When 30 young volunteers head to Irwindale on Dec. 28, they will be traveling to leave their mark on Mission Viejo’s history. The 13- to 16-year-old group of volunteers will spend 8 hours putting the finishing touches on the City’s Tournament of Roses Parade float, “Making a Splash.”
The volunteers are from Lion’s Heart and the National Charity League. Lion’s Heart is a charity organization consisting of 7th to 12th grade students who volunteer their time to different local charities. Members of the National Charity League devote their time to community service activities and giving back. The volunteers are among several others who will swarm over the float in the days after Christmas leading up to the 120th Tournament of Roses Parade.
Mari Belko, whose two children are active volunteers, is leading the charge of volunteers who will travel by bus from the City’s Norman P. Murray Community and Senior Center to Irwindale where the float is being built. When the kids learned about the opportunity to help decorate the City’s flower-bedecked float, they jumped at it.
“Some of these kids, especially the older ones, put in about 100 volunteer hours a year for different organizations,” Mari said. “The thing that is so neat for the kids is that they get to support their community, spend hours with their friends and see the fruits of their labor on national TV the day of the Rose Parade.”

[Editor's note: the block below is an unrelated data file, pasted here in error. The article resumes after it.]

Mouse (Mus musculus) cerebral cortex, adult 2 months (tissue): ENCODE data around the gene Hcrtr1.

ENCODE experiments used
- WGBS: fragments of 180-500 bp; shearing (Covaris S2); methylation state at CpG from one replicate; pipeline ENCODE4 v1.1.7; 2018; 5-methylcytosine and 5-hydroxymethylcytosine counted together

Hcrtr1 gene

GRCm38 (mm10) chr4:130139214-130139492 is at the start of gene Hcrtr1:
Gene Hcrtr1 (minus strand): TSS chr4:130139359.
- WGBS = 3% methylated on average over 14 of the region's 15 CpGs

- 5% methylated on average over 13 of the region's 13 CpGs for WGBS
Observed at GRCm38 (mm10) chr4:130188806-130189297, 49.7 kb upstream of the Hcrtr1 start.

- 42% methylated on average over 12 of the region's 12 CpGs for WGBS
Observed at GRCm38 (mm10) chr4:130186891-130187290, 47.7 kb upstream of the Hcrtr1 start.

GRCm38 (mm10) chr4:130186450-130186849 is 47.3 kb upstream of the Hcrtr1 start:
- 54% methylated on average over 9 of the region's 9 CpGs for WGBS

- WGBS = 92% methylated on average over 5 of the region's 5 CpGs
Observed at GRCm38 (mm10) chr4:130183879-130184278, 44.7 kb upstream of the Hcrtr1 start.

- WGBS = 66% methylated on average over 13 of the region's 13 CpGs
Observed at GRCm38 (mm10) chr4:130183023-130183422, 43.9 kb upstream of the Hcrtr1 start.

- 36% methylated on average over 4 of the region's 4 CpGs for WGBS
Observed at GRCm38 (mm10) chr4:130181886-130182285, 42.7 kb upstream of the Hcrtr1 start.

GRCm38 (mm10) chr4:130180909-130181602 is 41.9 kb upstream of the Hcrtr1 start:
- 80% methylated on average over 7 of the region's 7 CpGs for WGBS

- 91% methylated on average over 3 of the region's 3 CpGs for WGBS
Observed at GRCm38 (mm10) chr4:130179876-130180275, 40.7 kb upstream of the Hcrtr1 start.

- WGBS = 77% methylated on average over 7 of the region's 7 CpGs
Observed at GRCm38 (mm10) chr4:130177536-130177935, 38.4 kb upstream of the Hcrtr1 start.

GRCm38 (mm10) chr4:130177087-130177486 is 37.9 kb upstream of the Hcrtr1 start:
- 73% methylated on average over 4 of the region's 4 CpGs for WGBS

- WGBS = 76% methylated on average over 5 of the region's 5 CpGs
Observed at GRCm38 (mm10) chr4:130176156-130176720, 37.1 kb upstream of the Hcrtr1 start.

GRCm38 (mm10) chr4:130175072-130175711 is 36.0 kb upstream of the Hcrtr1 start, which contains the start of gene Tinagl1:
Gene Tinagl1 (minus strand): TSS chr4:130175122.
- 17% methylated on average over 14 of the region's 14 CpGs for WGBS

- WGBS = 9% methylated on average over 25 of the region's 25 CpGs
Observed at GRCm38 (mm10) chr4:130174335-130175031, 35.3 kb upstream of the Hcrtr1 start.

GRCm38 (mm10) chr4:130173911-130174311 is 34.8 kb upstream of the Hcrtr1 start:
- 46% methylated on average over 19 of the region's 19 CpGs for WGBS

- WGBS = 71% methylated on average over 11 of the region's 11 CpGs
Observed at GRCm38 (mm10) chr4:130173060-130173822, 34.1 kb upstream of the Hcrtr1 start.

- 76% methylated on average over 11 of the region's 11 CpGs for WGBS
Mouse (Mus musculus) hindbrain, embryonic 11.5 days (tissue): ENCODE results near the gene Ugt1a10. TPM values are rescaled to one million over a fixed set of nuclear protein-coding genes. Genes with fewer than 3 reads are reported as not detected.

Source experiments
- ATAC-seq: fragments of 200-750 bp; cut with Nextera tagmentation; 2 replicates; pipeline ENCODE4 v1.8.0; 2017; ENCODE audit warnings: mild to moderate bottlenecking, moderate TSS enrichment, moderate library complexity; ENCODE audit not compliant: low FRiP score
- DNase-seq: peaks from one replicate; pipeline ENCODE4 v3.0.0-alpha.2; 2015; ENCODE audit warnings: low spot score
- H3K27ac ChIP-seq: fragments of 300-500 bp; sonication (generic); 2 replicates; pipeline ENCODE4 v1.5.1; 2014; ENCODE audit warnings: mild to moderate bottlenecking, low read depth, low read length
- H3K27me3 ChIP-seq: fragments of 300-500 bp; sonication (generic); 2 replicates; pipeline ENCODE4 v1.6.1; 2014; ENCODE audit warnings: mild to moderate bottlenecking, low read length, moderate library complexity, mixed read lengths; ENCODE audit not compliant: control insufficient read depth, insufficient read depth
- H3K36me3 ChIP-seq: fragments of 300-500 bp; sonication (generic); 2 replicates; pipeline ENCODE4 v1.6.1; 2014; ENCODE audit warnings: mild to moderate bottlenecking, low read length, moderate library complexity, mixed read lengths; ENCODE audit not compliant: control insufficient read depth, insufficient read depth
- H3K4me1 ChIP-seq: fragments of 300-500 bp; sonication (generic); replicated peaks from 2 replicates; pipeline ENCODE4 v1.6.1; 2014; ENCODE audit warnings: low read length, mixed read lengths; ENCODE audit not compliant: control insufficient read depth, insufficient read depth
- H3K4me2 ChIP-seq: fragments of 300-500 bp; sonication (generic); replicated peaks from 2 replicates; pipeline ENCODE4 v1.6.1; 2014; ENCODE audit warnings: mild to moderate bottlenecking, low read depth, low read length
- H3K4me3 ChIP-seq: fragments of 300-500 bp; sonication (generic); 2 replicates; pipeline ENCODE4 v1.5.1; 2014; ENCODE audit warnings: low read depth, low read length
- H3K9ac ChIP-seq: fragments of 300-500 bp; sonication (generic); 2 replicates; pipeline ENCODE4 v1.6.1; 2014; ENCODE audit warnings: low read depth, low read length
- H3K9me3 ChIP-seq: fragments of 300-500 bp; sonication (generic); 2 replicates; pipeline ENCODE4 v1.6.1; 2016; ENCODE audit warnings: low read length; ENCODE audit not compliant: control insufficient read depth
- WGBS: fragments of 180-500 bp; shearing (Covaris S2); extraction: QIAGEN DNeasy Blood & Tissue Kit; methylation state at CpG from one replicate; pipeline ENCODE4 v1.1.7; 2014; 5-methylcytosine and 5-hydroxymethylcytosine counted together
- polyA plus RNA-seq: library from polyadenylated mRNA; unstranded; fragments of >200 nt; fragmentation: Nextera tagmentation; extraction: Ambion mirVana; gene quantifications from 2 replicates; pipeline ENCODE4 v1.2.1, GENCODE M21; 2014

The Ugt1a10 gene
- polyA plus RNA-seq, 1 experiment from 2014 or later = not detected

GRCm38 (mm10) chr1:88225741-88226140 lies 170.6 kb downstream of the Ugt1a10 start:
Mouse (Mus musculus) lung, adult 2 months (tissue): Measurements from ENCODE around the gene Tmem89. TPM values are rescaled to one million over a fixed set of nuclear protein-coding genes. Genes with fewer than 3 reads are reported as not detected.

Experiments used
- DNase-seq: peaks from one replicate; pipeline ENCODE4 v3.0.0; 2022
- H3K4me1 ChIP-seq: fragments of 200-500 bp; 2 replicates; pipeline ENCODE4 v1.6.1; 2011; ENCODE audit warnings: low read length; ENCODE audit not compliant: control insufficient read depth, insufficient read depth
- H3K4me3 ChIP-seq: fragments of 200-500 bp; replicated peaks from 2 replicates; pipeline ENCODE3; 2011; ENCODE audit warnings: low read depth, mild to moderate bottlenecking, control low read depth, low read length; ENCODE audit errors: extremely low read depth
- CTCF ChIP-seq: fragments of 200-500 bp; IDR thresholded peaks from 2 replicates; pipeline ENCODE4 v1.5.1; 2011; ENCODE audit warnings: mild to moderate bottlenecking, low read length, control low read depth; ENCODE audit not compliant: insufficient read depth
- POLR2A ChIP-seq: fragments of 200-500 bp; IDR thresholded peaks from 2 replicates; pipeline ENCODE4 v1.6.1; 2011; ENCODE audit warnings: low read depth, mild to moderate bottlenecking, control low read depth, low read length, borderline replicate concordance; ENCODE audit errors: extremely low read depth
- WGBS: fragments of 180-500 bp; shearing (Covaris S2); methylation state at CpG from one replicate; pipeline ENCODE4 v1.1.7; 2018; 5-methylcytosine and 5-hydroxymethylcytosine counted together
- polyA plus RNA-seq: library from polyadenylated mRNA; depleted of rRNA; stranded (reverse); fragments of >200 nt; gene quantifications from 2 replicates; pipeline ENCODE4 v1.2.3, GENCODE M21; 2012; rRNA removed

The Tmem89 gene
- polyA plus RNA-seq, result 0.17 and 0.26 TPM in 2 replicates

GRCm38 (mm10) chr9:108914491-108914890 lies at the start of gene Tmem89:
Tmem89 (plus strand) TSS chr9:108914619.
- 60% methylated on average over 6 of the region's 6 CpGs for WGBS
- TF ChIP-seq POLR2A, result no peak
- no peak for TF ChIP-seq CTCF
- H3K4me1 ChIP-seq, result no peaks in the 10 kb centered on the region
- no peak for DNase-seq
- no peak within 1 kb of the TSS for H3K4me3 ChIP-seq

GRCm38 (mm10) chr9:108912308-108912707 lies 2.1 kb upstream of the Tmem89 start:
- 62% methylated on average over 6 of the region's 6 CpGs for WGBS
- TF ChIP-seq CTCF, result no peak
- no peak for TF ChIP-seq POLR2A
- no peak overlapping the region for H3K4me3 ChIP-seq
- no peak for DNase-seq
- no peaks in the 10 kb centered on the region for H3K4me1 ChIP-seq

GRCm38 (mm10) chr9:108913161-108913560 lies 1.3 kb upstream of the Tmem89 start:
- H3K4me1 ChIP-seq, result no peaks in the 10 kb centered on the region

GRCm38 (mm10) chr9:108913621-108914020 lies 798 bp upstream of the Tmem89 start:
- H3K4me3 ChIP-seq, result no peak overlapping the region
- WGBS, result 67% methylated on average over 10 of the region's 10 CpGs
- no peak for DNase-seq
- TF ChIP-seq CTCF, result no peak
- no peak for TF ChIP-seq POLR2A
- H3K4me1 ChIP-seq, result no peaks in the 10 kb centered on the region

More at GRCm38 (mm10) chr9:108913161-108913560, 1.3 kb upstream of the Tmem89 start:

The volunteers will leave Mission Viejo at 3 p.m. and return by 11 p.m. It will be a labor of love for the group – which also volunteered during “Dry Flowering Days” in town – as every inch of the float must be covered with flowers or other natural materials, such as leaves, seeds or bark. The most delicate flowers are placed in individual vials of water, which are set into the float one by one.
Mari said the kids are extremely thankful for the opportunity and to the City.
“It is so exciting for the kids to take part in this, but they are also so grateful for being treated so well by the City,” Mari said. “They are being transported, fed and are getting a trinket and T-shirt … they do not expect anything in return and that doesn’t ever happen. The City’s treatment has made a huge impact on the kids, and they love it!”